Guenter Grass, German Nobel literature prize winner and author of The Tin Drum, has died aged 87.
Born in what was then Danzig, Grass served in the German military in World War Two and published his breakthrough anti-Nazi novel, The Tin Drum, in 1959.
Later in life he became a vocal opponent of German reunification in 1990, and argued afterwards that it had been carried out too hastily.
Grass's work was "a formidable reflection of our country and a permanent part of its literary and cultural heritage," German President Joachim Gauck said in a statement (in German).
Foreign Minister Frank-Walter Steinmeier was "deeply dismayed" to hear of the author's death, the German foreign ministry tweeted.
Writer Salman Rushdie described Grass as "a true giant, inspiration, and friend".
- 1927: Born in Danzig (now Polish city of Gdansk)
- 1944: Joins Waffen-SS
- 1945-6: Prisoner of war
- 1948-56: Studies sculpture in Duesseldorf and Berlin
- 1959: Achieves worldwide fame with the publication of The Tin Drum
- 1999: Awarded Nobel Prize for Literature
- 2006: Reveals his SS past in memoir
- 2015: Dies in Luebeck
Grass's home town became the Polish city of Gdansk after the war; he spent much of his later life living near Luebeck.
Many of his writings focused on the Nazi era, the horrors of the war, and the destruction and guilt that remained after Germany's defeat.
Germans were shocked when he revealed in his 2006 memoir, Skinning the Onion, that as a teenager he had volunteered to join the army and had served in the Waffen-SS - the combat arm of Hitler's dreaded SS paramilitary force, which was responsible for atrocities throughout Nazi-occupied Europe.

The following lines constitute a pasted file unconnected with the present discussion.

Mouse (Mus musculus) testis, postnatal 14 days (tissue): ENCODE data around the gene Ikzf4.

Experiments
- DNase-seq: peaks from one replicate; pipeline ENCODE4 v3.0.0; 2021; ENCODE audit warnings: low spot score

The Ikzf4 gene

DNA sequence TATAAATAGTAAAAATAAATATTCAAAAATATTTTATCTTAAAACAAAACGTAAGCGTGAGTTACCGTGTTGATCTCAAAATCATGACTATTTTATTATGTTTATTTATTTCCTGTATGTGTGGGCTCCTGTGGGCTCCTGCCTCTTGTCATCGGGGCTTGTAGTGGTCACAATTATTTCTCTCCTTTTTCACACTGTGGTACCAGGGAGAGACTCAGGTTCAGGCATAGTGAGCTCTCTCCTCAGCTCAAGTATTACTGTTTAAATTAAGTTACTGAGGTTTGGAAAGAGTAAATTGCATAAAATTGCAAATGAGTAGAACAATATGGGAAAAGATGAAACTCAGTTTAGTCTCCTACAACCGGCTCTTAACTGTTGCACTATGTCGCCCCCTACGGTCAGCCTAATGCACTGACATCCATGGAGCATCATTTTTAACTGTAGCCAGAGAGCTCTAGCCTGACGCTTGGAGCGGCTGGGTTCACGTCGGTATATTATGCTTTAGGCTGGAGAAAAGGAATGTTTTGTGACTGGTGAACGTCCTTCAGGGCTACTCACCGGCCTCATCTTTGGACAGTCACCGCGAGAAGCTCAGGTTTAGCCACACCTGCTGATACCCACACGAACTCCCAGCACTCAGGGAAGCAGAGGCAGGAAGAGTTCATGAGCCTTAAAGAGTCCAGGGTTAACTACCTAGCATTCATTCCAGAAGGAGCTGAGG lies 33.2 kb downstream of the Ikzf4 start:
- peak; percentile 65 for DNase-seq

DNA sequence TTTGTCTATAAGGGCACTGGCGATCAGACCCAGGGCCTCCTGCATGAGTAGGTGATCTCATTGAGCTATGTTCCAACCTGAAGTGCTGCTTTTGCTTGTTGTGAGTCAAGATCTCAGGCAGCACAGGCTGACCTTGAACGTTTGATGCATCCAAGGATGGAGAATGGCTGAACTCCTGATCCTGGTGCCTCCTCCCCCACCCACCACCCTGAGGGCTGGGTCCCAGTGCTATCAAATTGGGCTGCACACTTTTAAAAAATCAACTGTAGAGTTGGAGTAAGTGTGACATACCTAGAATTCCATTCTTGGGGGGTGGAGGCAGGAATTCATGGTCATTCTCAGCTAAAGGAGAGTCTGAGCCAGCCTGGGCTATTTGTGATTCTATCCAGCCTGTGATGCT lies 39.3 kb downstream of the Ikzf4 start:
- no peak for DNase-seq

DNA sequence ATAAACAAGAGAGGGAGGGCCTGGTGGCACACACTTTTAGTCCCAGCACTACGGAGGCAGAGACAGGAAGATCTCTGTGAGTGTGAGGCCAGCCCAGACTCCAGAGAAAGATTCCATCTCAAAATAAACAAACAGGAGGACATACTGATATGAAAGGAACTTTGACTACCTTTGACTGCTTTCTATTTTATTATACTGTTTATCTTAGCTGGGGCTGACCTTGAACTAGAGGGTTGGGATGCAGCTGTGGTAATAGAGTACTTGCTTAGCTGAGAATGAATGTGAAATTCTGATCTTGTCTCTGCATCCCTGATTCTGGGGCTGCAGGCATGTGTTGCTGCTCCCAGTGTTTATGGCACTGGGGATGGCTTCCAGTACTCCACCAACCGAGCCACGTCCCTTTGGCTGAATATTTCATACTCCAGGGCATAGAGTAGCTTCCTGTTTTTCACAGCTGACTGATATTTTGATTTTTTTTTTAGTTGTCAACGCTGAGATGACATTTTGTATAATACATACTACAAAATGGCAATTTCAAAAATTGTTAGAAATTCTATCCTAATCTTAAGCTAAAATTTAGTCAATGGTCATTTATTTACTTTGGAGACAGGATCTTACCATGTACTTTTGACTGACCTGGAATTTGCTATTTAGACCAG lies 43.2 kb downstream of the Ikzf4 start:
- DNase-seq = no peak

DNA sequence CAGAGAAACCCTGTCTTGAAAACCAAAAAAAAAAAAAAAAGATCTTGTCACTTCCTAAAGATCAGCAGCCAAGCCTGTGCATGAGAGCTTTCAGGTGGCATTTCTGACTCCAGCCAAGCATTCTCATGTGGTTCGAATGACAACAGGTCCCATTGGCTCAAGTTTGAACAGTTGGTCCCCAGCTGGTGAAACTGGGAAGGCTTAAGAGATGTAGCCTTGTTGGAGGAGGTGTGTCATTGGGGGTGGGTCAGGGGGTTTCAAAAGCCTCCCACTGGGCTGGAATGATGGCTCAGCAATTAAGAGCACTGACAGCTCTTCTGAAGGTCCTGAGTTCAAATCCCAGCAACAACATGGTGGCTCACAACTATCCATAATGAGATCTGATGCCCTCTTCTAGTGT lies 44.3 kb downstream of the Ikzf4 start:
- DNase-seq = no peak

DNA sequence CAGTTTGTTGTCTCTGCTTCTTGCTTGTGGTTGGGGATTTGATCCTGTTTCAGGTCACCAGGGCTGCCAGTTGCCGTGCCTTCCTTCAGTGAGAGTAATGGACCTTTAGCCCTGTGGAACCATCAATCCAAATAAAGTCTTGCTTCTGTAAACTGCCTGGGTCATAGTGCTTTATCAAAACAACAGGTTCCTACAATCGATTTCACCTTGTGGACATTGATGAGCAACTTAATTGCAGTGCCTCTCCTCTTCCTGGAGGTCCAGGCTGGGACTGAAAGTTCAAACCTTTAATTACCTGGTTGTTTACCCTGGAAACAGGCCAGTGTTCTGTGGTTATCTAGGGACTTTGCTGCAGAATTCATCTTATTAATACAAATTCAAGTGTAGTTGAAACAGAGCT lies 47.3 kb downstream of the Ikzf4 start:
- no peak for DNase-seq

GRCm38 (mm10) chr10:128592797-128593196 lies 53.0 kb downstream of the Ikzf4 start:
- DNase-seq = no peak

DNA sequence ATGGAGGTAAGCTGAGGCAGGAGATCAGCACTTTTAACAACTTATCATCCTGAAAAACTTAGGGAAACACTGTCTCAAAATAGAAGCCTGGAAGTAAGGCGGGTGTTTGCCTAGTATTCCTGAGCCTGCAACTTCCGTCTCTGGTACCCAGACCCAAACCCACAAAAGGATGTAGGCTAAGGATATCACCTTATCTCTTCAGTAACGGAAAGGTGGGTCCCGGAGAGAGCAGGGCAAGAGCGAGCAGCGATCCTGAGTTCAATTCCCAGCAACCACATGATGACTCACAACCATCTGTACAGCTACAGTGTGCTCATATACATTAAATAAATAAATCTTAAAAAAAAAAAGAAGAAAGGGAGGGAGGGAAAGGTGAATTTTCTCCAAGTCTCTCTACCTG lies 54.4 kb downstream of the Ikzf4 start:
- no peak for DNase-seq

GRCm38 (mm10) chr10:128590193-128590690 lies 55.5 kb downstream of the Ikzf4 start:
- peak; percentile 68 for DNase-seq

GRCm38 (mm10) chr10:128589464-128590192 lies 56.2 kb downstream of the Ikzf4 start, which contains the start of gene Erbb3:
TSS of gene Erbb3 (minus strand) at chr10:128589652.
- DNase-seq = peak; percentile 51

Previous accounts of his life had suggested he had been an anti-aircraft gunner and had been conscripted into the military.
After the war he spent months in an American prisoner of war camp.
Aggression and guiltGuenter Grass was very committed politically, impulsive, emotional, and could be quite aggressive, said Annemarie Stoltenberg from German radio station NDR Kultur.
"For the first generation of post-war intellectuals the priority was to build a new justice system and democracy," she explained.
"Grass then came in the second wave, and said we must also tackle the issue of guilt and what had happened in the war."
The Tin Drum - part fairy tale, part survival story in a brutal world - had a biblical energy, according to Stoltenberg.
For Grass - who had attacked so many people before for not being open about their wartime past - the criticism when he admitted joining the Waffen-SS in his youth was a big blow, she said.
"But he had documents showing he had spoken about it earlier, and I don't think the attack on him was justified," she added.
Grass went on to train as a stonemason and then studied sculpture, and he remained active in the visual arts. His first book of poetry was published in 1956.
The author was awarded the Nobel Prize for Literature in 1999, for portraying "the forgotten face of history".
Praising The Tin Drum, the Nobel committee said that it was "as if German literature had been granted a new beginning after decades of linguistic and moral destruction".
'Strange and beautiful'The magical realist novel's narrator decides to stop growing at the age of three, and watches the adult world around him as events overtake his family and Danzig. He communicates through his tin drum and is able to "drum up the past", reporting on events he has not witnessed.
Grass was politically engaged - campaigning for the Social Democratic Party - and was a major figure in German public life and discourse.
A poem published in 2012, What Must Be Said, sparked controversy for its strong criticism of Israel, which barred the writer from the country.
Grass was a deeply thoughtful and intelligent man who struggled, like many of his peers, to make sense of his and Germany's troubled past, according to the BBC's Arts Editor Will Gompertz.
For him, The Tin Drum is "a strange and brilliant book" that captured the nature of the 20th Century in a way few others have equalled.